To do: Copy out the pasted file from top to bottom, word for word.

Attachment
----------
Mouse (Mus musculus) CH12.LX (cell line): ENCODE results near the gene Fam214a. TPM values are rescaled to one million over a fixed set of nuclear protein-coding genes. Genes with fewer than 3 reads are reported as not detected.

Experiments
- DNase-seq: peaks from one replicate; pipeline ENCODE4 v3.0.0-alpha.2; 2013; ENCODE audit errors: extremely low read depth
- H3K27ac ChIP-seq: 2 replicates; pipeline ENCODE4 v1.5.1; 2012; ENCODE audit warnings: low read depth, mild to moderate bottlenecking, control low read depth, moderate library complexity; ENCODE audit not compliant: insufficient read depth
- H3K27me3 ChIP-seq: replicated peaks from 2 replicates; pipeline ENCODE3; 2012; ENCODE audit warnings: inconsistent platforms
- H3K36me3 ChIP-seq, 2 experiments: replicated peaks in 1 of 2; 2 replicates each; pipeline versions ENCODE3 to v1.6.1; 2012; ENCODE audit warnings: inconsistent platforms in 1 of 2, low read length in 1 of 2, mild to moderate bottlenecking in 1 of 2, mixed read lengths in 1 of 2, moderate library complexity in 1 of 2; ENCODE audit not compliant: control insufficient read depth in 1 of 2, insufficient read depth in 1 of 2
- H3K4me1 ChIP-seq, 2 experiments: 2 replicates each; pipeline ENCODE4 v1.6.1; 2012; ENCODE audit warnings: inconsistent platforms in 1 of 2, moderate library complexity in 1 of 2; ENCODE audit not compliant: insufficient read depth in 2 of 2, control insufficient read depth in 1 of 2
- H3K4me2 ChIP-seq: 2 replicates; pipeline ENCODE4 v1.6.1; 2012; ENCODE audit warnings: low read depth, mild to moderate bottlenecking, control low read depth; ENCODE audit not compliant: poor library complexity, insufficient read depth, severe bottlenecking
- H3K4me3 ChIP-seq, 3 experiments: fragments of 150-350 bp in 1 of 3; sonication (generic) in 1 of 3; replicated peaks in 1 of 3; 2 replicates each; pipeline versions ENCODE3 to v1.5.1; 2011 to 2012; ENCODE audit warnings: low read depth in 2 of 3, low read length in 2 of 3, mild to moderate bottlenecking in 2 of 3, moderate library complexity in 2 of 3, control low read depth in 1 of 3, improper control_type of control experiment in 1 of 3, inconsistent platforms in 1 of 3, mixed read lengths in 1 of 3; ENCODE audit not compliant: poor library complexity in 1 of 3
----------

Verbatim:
Mouse (Mus musculus) CH12.LX (cell line): ENCODE results near the gene Fam214a. TPM values are rescaled to one million over a fixed set of nuclear protein-coding genes. Genes with fewer than 3 reads are reported as not detected.

Experiments
- DNase-seq: peaks from one replicate; pipeline ENCODE4 v3.0.0-alpha.2; 2013; ENCODE audit errors: extremely low read depth
- H3K27ac ChIP-seq: 2 replicates; pipeline ENCODE4 v1.5.1; 2012; ENCODE audit warnings: low read depth, mild to moderate bottlenecking, control low read depth, moderate library complexity; ENCODE audit not compliant: insufficient read depth
- H3K27me3 ChIP-seq: replicated peaks from 2 replicates; pipeline ENCODE3; 2012; ENCODE audit warnings: inconsistent platforms
- H3K36me3 ChIP-seq, 2 experiments: replicated peaks in 1 of 2; 2 replicates each; pipeline versions ENCODE3 to v1.6.1; 2012; ENCODE audit warnings: inconsistent platforms in 1 of 2, low read length in 1 of 2, mild to moderate bottlenecking in 1 of 2, mixed read lengths in 1 of 2, moderate library complexity in 1 of 2; ENCODE audit not compliant: control insufficient read depth in 1 of 2, insufficient read depth in 1 of 2
- H3K4me1 ChIP-seq, 2 experiments: 2 replicates each; pipeline ENCODE4 v1.6.1; 2012; ENCODE audit warnings: inconsistent platforms in 1 of 2, moderate library complexity in 1 of 2; ENCODE audit not compliant: insufficient read depth in 2 of 2, control insufficient read depth in 1 of 2
- H3K4me2 ChIP-seq: 2 replicates; pipeline ENCODE4 v1.6.1; 2012; ENCODE audit warnings: low read depth, mild to moderate bottlenecking, control low read depth; ENCODE audit not compliant: poor library complexity, insufficient read depth, severe bottlenecking
- H3K4me3 ChIP-seq, 3 experiments: fragments of 150-350 bp in 1 of 3; sonication (generic) in 1 of 3; replicated peaks in 1 of 3; 2 replicates each; pipeline versions ENCODE3 to v1.5.1; 2011 to 2012; ENCODE audit warnings: low read depth in 2 of 3, low read length in 2 of 3, mild to moderate bottlenecking in 2 of 3, moderate library complexity in 2 of 3, control low read depth in 1 of 3, improper control_type of control experiment in 1 of 3, inconsistent platforms in 1 of 3, mixed read lengths in 1 of 3; ENCODE audit not compliant: poor library complexity in 1 of 3